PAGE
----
The Grapevine

Vaping A Gateway To Cigarettes For Youth, Experts Say, Want Flavors Banned

The Forum of International Respiratory Societies published a statement detailing the dangers of electronic cigarettes when used by children and adolescents. The group of respiratory doctors and scientists from six continents called for a ban on flavors and marketing e-cigarettes as a lower-risk alternative.

The report "Electronic cigarette use in youths: a position statement of the Forum of International Respiratory Societies" was published in the European Respiratory Journal on May 30.

E-cigarettes are generally safer to use than tobacco cigarettes, with users of the former having comparatively lower carcinogen and toxin levels. But the health effects of their long-term use remain unclear, as one report mentions, the presence of chemicals like formaldehyde and acrolein can potentially cause cancer and DNA damage.

Furthermore, when e-cigarettes are picked up by people who have never smoked, they can actually have a reverse effect i.e. act as a "one-way bridge" to cigarette smoking in adolescents, the authors of the new statement wrote.

"Some people truly believe e-cigarettes could be used as a smoking cessation technique, but these products also are an entry to nicotine addiction and tobacco use in young people," said co-author Dr. Thomas Ferkol, professor of pediatrics and cell biology and physiology at Washington University.

Previously, a report from the Surgeon General estimated the use of e-cigarettes among American youth skyrocketed by 900 percent from 2011 to 2015. The authors also highlighted how more than 450,000 American middle school students used e-cigarettes in 2016. This was four times the number of reported users the previous year.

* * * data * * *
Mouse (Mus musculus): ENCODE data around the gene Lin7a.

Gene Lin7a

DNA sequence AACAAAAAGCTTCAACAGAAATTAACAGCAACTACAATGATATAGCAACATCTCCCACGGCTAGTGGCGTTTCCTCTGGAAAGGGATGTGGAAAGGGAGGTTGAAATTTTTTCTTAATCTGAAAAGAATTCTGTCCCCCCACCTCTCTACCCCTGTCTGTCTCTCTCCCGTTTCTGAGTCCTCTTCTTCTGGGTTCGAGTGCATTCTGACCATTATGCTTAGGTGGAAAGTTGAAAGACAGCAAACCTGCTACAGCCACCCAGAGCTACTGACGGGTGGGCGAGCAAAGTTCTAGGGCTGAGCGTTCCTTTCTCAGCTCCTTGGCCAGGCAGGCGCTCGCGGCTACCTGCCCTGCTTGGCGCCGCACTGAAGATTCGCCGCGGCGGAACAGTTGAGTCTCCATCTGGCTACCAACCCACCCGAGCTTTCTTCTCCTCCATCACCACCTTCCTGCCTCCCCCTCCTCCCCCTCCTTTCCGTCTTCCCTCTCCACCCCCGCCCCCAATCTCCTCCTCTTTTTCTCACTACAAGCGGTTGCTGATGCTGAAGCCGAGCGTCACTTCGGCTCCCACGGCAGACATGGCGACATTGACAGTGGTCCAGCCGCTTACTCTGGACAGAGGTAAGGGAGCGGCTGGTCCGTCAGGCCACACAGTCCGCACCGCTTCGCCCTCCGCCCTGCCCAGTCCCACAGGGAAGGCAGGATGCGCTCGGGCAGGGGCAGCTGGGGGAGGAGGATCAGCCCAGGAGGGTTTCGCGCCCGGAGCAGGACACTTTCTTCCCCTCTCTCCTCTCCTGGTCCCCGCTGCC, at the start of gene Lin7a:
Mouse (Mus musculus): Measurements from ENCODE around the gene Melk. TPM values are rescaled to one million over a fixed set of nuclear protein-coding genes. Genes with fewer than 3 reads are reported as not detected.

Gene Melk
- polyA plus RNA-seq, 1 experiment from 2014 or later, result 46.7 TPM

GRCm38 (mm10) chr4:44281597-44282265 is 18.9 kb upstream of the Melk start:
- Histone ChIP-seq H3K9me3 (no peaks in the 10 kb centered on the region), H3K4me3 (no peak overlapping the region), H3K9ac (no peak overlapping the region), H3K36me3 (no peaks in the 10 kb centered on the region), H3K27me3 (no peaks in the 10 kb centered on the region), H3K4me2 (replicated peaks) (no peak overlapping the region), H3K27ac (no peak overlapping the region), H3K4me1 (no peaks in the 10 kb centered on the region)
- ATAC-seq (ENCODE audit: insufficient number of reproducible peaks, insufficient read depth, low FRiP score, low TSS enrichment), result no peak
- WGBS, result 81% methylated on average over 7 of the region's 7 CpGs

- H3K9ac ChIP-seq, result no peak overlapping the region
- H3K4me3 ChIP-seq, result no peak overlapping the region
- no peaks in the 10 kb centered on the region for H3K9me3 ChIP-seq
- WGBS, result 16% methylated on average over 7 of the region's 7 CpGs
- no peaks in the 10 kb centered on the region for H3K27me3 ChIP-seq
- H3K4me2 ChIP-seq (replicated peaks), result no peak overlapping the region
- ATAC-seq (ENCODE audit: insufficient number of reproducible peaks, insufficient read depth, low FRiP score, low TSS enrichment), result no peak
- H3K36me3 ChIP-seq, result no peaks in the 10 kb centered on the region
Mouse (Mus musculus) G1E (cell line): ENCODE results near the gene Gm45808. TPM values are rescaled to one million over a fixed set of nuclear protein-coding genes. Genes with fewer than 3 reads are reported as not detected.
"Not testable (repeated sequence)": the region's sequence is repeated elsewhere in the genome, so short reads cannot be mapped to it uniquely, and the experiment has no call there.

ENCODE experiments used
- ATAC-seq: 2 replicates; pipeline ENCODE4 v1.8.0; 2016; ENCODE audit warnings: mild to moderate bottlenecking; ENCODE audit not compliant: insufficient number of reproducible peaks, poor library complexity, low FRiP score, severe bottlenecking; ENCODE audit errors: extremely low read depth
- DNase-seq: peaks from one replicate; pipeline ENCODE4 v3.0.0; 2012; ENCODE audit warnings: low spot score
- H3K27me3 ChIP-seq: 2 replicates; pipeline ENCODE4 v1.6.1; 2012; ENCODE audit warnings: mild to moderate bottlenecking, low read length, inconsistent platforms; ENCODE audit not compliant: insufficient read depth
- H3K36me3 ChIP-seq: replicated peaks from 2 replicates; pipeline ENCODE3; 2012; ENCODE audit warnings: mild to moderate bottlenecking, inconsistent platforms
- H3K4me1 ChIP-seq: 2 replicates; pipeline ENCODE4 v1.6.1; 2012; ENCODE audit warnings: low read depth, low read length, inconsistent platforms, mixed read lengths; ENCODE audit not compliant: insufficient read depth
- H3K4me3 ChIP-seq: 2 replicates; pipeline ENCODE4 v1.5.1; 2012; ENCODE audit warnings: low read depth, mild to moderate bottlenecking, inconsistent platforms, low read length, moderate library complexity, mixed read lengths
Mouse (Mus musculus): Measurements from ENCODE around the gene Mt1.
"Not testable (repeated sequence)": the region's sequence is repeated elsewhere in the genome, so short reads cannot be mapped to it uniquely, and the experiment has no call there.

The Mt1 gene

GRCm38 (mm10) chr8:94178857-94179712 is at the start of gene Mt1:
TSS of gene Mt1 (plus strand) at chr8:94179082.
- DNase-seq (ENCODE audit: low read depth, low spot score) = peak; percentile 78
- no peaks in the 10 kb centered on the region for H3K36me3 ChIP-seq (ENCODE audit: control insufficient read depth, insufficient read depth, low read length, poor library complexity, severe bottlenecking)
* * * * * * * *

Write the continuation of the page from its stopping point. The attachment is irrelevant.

Expert recommendations were included in the paper for the protection of the vulnerable age group. Regulations for e-cigarettes should be the same as those for tobacco products and included in smoke-free policies, the authors said. They also supported enforcing a ban on sales to young people across nations.

Advertising was a major point of criticism with recommendations to stop marketing e-cigarettes as lower-risk alternatives aimed at young people. Ferkol expressed concern over factors like marketing, design, flavors, etc., which have increased the appeal of the product to young people.

Currently, there are more than 7,500 different flavored e-cigarettes and refills available. A ban on flavored products was recommended as evidence showed they increased rates of youth initiation.

In a previous study, scientists at the Harvard T.H. Chan School of Public Health examined 51 flavored e-cigarettes including fruit, candy, and cocktail-flavored ones. Diacetyl, a chemical associated with the “popcorn lung” disease, was found in 39 of the flavors.

The adolescent brain is ultimately at greater risk of addiction due to an increased vulnerability to the rewarding effects of nicotine, said co-author Dr. Aneesa Vanker, a senior specialist in pediatric pulmonology from South Africa.

"Inhaling something other than air is never good for a child's lungs," she said, urging decision-makers around the world to recognize the growing public health threat that e-cigarettes pose to children and adolescents.

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